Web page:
Member of the Division of Social Studies
Anthropology, the study of humankind, strives to take the broadest possible perspective on the human condition. Anthropologists explore peoples and cultures around the world, past and present, to become familiar with and understand our common humanity, cultural diversity, the organization of social life, societal change, the evolution of our species, our place in the natural world, and our affinities with other species. Anthropology approaches culture holistically, studying the interrelationships among the many facets of human life: family, kinship, language, gender, exchange, ritual, myth, technology, socialization, power, privilege, and subsistence. Archaeologists concentrate on cultures of the past, cultural anthropologists on those of the present, linguistic anthropologists on language as a rule-governed and symbolic system and biological anthropologists on the complex interrelationship between cultural and biological factors in human life, past and present.
Anthropology is conceptually rich, drawing on theories and methods from the sciences, the humanities, and other social sciences. As such, it constitutes a bridging discipline, itself interdisciplinary, and serves as an excellent basis for a liberal arts education. Anthropology is good preparation for further study in such diverse fields as law, social work, museum studies, medicine, international and community development, urban and regional planning, journalism, and business. Many of the department’s graduates have gone on to further study in anthropology. They can be found working at the top graduate research universities, in museums, and for government agencies. They are also active in settings such as industries, public health, education, and various kinds of social survey research and community service.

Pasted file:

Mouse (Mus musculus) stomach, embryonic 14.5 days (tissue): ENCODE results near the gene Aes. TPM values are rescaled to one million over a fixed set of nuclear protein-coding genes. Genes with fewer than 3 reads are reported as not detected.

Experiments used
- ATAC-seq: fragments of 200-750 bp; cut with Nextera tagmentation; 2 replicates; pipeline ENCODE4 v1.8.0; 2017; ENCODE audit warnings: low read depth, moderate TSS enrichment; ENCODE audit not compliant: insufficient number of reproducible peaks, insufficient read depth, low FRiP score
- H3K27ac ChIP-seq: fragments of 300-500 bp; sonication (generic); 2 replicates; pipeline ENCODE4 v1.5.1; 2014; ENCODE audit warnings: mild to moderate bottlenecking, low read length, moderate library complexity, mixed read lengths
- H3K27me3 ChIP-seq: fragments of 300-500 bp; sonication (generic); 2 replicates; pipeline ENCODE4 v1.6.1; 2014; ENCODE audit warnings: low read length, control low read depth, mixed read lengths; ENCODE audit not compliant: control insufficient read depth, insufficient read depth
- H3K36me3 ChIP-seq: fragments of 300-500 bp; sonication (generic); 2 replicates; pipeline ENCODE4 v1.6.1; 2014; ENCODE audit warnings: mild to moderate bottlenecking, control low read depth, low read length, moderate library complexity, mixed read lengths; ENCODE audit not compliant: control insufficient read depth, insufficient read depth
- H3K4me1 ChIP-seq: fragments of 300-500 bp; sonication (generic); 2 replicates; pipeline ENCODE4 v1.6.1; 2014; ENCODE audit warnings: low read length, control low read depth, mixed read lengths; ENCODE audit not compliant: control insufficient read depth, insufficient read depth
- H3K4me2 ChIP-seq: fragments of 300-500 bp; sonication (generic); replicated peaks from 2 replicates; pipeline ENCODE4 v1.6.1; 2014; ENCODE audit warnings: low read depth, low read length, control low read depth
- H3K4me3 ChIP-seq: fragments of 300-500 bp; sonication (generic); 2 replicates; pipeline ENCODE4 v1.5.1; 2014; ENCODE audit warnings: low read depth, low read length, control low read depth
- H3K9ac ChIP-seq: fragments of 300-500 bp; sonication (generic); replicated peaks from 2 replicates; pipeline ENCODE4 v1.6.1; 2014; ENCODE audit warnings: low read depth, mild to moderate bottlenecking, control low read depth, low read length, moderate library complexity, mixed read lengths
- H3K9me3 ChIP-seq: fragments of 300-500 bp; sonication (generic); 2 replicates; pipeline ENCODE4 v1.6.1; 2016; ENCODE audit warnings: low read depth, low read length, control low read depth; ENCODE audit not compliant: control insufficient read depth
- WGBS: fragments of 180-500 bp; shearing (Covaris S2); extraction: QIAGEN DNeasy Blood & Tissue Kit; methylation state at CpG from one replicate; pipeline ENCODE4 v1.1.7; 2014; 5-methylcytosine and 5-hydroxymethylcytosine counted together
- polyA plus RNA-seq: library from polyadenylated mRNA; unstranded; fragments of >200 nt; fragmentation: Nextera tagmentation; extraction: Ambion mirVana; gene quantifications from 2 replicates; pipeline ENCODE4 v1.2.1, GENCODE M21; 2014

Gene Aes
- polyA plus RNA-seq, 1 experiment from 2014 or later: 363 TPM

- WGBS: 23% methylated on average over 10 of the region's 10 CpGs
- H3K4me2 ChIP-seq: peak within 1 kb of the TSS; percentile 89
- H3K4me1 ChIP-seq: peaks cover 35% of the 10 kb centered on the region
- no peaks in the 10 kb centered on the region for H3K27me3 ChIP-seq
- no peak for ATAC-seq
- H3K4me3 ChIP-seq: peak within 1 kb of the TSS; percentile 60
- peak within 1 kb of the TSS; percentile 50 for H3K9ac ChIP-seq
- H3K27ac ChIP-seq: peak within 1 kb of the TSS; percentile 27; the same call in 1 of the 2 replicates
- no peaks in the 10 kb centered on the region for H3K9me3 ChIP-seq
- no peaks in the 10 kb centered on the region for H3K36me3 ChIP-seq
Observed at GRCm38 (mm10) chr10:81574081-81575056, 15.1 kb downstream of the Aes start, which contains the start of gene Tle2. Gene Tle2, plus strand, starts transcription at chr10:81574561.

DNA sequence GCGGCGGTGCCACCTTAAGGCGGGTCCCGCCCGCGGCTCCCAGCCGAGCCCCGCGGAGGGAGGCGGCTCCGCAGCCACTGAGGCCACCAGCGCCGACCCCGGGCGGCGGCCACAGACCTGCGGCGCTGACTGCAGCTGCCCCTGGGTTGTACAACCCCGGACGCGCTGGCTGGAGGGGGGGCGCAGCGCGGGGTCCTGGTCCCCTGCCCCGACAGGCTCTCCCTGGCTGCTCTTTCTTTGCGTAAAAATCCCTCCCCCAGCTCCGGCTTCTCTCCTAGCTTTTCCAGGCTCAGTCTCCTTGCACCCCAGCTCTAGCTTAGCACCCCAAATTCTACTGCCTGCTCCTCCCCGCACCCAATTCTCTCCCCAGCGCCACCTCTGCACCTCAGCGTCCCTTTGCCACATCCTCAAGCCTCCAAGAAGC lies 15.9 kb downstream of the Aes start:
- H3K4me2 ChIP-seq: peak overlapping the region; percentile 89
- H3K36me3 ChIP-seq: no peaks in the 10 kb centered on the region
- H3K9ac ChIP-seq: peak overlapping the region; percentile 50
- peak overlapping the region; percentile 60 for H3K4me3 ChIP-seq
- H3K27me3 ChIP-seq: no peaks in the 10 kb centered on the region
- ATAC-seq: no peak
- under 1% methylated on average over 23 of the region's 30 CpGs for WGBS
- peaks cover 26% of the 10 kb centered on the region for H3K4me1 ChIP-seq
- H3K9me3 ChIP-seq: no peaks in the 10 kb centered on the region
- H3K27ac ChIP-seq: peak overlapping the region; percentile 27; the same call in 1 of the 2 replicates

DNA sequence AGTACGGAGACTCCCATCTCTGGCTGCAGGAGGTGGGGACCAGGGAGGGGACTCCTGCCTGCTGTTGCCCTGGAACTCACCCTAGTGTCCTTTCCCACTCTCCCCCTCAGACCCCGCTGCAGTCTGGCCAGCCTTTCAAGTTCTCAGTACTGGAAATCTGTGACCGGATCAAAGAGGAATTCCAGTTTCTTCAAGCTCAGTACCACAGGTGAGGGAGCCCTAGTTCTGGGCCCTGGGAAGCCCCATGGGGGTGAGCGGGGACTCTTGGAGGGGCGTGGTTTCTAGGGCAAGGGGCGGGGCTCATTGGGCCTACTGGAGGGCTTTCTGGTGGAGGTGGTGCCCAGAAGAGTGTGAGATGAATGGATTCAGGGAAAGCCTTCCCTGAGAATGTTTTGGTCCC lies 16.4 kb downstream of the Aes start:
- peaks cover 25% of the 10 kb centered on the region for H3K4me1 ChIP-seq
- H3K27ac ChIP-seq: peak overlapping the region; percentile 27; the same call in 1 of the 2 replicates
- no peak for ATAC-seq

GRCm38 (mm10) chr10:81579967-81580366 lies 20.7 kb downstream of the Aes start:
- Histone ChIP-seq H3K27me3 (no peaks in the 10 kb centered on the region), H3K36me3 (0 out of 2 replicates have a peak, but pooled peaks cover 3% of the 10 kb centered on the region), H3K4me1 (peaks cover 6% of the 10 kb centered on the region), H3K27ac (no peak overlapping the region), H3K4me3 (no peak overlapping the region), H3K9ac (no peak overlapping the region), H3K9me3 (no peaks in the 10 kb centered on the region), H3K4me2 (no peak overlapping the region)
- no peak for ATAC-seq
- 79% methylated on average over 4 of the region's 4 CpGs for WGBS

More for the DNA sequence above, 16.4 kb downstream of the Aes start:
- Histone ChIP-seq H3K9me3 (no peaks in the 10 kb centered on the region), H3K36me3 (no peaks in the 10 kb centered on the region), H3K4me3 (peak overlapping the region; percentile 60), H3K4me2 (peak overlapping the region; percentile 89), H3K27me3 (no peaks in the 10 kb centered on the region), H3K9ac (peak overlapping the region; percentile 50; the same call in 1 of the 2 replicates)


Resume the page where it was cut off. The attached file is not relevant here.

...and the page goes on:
ANT 104 is the general introduction to the field and is normally a student’s first course and a prerequisite for many upper-level courses. Students with special interests who wish to enroll in upper-level courses, but who have not taken ANT 104 , should consult with the relevant instructor about the preparation that will be assumed.
Anthropology, as an integrative science, has links with many other disciplines, such as biology, history, linguistics, religion, and other social-behavioral sciences. Anthropology students should select other offerings appropriate for an interdisciplinary program of study. Because of the importance of language in the study of any culture, qualified students are recommended to do work in a foreign language within designated courses in the department.
ANT 104 and ANT 280 are the only specifically required courses in the major and, under normal circumstances, the department will offer these every semester. The department will also typically offer at least two methods courses and four seminars every year, and ensure that there is a mix of courses in the four subfields (archaeology, biological anthropology, cultural anthropology, linguistic anthropology), though the timing of any particular course is not fixed. Seminars typically require completion of either ANT 280 or another 200-level course in a relevant subfield. Majors should also endeavor to complete their methods course prior to taking a seminar or undertaking a senior thesis, and in some cases this may be required.